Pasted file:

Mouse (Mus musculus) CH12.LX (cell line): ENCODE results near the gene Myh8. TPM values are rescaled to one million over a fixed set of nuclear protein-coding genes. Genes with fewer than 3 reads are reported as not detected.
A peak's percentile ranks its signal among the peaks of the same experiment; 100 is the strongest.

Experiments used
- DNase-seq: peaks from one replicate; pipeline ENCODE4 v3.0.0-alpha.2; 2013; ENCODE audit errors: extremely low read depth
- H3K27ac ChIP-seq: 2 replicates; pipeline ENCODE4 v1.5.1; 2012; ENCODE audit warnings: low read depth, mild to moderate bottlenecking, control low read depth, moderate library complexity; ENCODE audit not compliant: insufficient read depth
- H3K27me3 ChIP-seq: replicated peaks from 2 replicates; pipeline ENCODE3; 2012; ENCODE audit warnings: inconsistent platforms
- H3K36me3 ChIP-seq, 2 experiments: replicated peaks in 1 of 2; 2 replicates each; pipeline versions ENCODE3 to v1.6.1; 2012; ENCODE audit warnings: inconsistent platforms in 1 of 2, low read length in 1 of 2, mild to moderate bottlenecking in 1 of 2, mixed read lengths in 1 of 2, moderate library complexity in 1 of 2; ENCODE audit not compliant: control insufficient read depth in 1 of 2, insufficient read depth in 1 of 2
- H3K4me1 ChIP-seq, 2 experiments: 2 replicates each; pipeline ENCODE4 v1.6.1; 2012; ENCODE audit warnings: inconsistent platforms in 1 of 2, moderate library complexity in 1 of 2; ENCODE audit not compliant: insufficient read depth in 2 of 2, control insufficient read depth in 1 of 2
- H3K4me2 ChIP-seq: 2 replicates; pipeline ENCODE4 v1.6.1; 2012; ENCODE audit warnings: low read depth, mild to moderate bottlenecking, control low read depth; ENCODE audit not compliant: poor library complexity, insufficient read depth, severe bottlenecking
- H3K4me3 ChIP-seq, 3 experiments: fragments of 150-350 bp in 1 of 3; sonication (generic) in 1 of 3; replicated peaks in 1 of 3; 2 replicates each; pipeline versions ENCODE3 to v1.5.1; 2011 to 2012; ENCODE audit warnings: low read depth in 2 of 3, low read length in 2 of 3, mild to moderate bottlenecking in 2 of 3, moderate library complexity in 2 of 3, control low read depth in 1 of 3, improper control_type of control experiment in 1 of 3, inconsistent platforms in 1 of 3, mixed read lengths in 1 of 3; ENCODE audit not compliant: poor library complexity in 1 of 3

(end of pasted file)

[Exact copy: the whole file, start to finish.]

Mouse (Mus musculus) CH12.LX (cell line): ENCODE results near the gene Myh8. TPM values are rescaled to one million over a fixed set of nuclear protein-coding genes. Genes with fewer than 3 reads are reported as not detected.
A peak's percentile ranks its signal among the peaks of the same experiment; 100 is the strongest.

Experiments used
- DNase-seq: peaks from one replicate; pipeline ENCODE4 v3.0.0-alpha.2; 2013; ENCODE audit errors: extremely low read depth
- H3K27ac ChIP-seq: 2 replicates; pipeline ENCODE4 v1.5.1; 2012; ENCODE audit warnings: low read depth, mild to moderate bottlenecking, control low read depth, moderate library complexity; ENCODE audit not compliant: insufficient read depth
- H3K27me3 ChIP-seq: replicated peaks from 2 replicates; pipeline ENCODE3; 2012; ENCODE audit warnings: inconsistent platforms
- H3K36me3 ChIP-seq, 2 experiments: replicated peaks in 1 of 2; 2 replicates each; pipeline versions ENCODE3 to v1.6.1; 2012; ENCODE audit warnings: inconsistent platforms in 1 of 2, low read length in 1 of 2, mild to moderate bottlenecking in 1 of 2, mixed read lengths in 1 of 2, moderate library complexity in 1 of 2; ENCODE audit not compliant: control insufficient read depth in 1 of 2, insufficient read depth in 1 of 2
- H3K4me1 ChIP-seq, 2 experiments: 2 replicates each; pipeline ENCODE4 v1.6.1; 2012; ENCODE audit warnings: inconsistent platforms in 1 of 2, moderate library complexity in 1 of 2; ENCODE audit not compliant: insufficient read depth in 2 of 2, control insufficient read depth in 1 of 2
- H3K4me2 ChIP-seq: 2 replicates; pipeline ENCODE4 v1.6.1; 2012; ENCODE audit warnings: low read depth, mild to moderate bottlenecking, control low read depth; ENCODE audit not compliant: poor library complexity, insufficient read depth, severe bottlenecking
- H3K4me3 ChIP-seq, 3 experiments: fragments of 150-350 bp in 1 of 3; sonication (generic) in 1 of 3; replicated peaks in 1 of 3; 2 replicates each; pipeline versions ENCODE3 to v1.5.1; 2011 to 2012; ENCODE audit warnings: low read depth in 2 of 3, low read length in 2 of 3, mild to moderate bottlenecking in 2 of 3, moderate library complexity in 2 of 3, control low read depth in 1 of 3, improper control_type of control experiment in 1 of 3, inconsistent platforms in 1 of 3, mixed read lengths in 1 of 3; ENCODE audit not compliant: poor library complexity in 1 of 3